As far as couples living together, that certainly happens as well (this was the case with my neighbors last year actually). Stanford actually has a protocol in place for when those types of situations happen, so it was definitely thought about carefully. Ultimately though, its going to be the responsibility of the people in the relationship to decide if they can handle living together for a year, and no one else's. It isn't really the university's place to tell people that their relationship is too volatile for them to room together.
The GSA at my school is trying to create gender neutral housing... Part of their reasoning for it is that it will eliminate people making judgments on others' sexualities based on where they live (because we currently have an all-female dorm, and the stereotype, according to the GSA but no one else, is that the girls who live there are all lesbians). But I think they're wrong: it's just going to change from "she lives in the all-girls dorm, so she's a lesbian" to "she has a female roommate, so she's a lesbian".
But I support it, as long as there are options for single-gender halls so I don't have to share a bathroom with 20 guys. *shudder*
I am confused. Is the shared dorm policy based only on request or are guys and girls actually being paired together as freshmen?
I think it is dangerous and stupid to just pair away girls and guys in the same room if that is the case. Think of that weirdo creepy guy who did all that sketchy stuff at your high school getting paired with the homecoming queen. I think it just invites disaster. Or what about the dude with anger management issues who treats women like objects?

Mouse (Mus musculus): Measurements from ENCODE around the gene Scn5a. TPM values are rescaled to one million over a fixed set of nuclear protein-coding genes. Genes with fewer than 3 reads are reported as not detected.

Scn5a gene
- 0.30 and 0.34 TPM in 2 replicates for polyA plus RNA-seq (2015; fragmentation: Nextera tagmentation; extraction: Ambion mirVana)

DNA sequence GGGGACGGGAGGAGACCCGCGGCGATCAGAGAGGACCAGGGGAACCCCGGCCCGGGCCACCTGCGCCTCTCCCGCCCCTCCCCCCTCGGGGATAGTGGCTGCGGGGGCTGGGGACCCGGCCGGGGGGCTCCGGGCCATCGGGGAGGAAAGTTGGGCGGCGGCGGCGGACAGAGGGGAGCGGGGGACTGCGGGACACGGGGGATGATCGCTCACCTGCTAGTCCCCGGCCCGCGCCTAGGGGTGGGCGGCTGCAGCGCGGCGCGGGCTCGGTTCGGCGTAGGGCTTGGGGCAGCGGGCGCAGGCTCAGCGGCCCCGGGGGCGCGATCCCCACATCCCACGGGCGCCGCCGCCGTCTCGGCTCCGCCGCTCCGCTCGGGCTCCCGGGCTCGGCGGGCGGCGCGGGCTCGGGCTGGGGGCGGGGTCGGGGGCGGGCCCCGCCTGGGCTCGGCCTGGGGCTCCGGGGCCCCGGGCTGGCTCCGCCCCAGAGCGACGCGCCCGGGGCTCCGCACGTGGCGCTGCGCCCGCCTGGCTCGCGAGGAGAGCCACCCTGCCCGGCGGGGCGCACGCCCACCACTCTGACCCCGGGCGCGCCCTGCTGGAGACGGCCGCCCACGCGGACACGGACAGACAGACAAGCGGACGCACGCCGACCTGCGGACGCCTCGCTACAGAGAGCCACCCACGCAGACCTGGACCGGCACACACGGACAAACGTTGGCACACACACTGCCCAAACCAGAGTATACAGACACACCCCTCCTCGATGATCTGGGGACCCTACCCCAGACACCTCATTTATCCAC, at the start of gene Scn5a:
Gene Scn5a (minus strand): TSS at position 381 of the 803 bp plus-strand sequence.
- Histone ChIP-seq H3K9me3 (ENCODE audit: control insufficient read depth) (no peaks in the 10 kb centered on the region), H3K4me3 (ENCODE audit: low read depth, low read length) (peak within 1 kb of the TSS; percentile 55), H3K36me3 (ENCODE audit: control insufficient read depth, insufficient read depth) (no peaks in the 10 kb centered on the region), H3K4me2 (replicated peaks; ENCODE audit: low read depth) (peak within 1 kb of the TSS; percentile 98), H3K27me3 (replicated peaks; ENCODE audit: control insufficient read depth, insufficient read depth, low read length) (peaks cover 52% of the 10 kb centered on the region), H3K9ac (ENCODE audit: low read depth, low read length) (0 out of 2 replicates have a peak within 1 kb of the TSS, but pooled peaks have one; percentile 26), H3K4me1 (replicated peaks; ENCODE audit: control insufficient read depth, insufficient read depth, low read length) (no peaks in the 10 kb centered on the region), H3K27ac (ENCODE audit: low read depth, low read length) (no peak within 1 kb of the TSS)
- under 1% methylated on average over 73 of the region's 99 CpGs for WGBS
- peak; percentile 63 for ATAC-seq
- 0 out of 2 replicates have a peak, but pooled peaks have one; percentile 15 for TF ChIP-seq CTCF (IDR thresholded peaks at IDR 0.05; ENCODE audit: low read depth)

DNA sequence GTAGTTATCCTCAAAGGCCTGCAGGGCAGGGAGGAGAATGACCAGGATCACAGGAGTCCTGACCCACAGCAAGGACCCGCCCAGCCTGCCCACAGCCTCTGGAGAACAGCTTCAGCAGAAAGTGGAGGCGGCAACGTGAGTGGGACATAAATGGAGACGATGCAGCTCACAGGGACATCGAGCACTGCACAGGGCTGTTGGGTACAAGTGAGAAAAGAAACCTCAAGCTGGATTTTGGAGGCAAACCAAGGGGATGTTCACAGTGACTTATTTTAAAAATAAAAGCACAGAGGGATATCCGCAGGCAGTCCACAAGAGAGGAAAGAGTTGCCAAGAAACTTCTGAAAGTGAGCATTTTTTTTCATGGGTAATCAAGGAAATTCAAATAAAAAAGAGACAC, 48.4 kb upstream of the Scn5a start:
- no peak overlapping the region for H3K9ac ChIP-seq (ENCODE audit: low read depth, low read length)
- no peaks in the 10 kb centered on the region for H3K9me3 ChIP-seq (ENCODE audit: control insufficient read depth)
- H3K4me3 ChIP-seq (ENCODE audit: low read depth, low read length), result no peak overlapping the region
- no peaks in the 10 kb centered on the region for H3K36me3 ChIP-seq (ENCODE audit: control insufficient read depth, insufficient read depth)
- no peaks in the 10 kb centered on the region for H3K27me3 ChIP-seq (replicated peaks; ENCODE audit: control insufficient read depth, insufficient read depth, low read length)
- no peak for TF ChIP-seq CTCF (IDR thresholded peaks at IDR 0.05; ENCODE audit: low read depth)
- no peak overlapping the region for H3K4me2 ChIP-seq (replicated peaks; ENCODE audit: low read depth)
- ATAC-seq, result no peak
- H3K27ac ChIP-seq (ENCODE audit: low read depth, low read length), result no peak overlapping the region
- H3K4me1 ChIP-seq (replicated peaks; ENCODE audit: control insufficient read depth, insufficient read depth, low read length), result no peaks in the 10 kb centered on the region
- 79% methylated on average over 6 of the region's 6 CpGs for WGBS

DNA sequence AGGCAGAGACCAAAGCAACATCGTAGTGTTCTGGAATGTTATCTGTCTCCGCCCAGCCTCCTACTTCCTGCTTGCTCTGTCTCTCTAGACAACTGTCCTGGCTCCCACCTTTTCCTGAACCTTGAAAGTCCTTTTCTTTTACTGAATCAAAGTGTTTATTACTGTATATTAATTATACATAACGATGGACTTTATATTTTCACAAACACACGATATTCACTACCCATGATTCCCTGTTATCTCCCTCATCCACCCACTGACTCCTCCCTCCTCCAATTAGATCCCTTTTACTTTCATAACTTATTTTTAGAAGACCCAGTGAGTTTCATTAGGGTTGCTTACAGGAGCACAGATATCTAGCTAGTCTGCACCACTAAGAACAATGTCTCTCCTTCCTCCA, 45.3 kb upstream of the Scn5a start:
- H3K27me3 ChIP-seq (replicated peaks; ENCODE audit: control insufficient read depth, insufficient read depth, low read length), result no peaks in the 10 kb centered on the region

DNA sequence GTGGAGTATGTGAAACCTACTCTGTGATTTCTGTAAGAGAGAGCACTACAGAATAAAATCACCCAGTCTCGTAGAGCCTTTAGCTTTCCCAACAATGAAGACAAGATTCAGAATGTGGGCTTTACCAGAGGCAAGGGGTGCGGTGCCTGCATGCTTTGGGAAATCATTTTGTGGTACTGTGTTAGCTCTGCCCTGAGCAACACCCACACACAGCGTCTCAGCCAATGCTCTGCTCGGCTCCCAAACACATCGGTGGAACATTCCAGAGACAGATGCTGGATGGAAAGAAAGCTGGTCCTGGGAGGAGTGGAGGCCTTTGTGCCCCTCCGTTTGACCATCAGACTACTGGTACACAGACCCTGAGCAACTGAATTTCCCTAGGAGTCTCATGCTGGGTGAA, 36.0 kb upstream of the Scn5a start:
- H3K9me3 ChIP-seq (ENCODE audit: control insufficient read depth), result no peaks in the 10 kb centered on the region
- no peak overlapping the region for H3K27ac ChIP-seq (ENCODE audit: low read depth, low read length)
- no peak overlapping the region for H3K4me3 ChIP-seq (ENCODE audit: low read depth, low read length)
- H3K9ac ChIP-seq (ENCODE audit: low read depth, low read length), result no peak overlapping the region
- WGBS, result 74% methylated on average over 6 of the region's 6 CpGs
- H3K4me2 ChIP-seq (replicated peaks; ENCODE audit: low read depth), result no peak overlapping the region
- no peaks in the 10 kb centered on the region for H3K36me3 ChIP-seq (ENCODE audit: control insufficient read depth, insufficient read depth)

I think too many guys would have trouble controlling themselves. They aren't even adults yet. Too impulsive. Make things very uncomfortable.
I don't have a problem with it as an on-request basis, but random just seems horrible. Like, if you were a girl, how comfortable would you be to share a hotel with a random stranger of the opposite sex? Now, for a whole semester?
You aren't willing to go to a school if it does not require people to classify themselves as male or female?
I get being uncomfortable around people who do that, sure. But why would a school giving that as an option be a deal breaker?
There are lots of other comments, so check them out. I'd be interested in your take on this issue, so use the Comments section below to voice an opinion.
Be sure to check out all my admissions-related articles and book reviews at College Confidential.